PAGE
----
Friday, February 4, 2011

Sri Lanka 'poorly equipped to forecast floods'

Tharaka Gamage in Poor flood forecasting facilities contributed to the damage caused by recent extensive floods in Sri Lanka, the worst in nine decades, scientists said. Between 1 December 2010 and 12 January 2011, Sri Lanka's northern and eastern districts received rainfall that almost equalled the area’s total monsoon rains from December to February each year, according to the Colombo-based Disaster Management Centre of Sri Lanka (DMCSL).

The unusually heavy rainfall caused the sudden floods that affected over 200,000 families, and damaged an estimated 6,000 houses, according to preliminary estimates. "As a result of this heavy rain, more than 60 small tanks have been damaged, causing rapid spread of flood. We have to rebuild and repair the small-tank system of the country to manage the rainwater effectively," U.W.L Chandradasa, director of DMCSL, told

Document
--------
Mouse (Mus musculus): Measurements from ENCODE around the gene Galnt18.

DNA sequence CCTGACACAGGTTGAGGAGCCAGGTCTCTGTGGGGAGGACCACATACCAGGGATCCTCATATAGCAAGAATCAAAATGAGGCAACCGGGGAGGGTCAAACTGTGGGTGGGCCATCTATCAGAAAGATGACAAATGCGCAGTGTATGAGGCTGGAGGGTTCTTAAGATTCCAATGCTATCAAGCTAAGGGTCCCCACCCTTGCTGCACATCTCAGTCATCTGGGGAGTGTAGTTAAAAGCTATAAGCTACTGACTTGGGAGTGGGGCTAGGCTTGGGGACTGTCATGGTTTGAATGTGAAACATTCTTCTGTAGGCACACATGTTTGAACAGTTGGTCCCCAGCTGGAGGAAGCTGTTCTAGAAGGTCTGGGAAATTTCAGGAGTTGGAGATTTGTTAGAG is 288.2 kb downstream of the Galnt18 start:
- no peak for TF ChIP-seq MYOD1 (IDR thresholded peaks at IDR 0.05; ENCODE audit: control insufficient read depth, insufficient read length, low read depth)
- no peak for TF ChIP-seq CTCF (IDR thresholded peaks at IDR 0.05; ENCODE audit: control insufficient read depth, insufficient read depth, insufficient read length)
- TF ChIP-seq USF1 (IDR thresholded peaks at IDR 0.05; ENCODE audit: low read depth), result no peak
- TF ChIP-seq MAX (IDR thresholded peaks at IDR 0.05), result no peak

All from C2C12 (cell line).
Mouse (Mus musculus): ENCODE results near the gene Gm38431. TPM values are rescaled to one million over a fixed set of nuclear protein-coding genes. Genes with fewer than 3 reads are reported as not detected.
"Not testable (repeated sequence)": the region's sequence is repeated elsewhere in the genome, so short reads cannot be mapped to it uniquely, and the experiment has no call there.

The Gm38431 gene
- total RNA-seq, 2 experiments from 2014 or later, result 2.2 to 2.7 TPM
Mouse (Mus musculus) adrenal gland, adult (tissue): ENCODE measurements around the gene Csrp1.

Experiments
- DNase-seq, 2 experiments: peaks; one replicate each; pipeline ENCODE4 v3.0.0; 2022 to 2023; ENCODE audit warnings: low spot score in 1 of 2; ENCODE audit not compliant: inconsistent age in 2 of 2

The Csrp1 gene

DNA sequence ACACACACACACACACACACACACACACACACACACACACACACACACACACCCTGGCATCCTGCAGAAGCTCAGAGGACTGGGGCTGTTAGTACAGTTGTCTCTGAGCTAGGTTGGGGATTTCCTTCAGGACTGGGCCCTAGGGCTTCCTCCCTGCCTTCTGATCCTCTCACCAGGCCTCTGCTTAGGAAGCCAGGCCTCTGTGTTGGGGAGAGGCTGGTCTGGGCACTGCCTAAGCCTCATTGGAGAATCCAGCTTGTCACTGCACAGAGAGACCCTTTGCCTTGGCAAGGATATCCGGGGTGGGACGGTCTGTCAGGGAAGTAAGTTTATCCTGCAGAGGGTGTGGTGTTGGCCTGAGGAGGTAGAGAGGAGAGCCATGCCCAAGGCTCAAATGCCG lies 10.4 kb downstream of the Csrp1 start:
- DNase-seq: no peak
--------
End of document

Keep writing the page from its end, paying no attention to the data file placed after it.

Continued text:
"Sri Lanka does not have a proper [flood] forecasting system. This is an area to look into, probably, as part of preparedness," Herath Manthrithilake, head of the Colombo-based International Water Management Institute's Sri Lanka programme, said.

DMCSL is preparing a risk reduction plan, and installing a facility to download real-time satellite pictures during emergencies like the recent floods. So far, the country has had to take the help of neighbouring countries that downloaded satellite images and relayed them to Sri Lanka. This is time-consuming and less effective for immediate decision-making, Chandradasa said….

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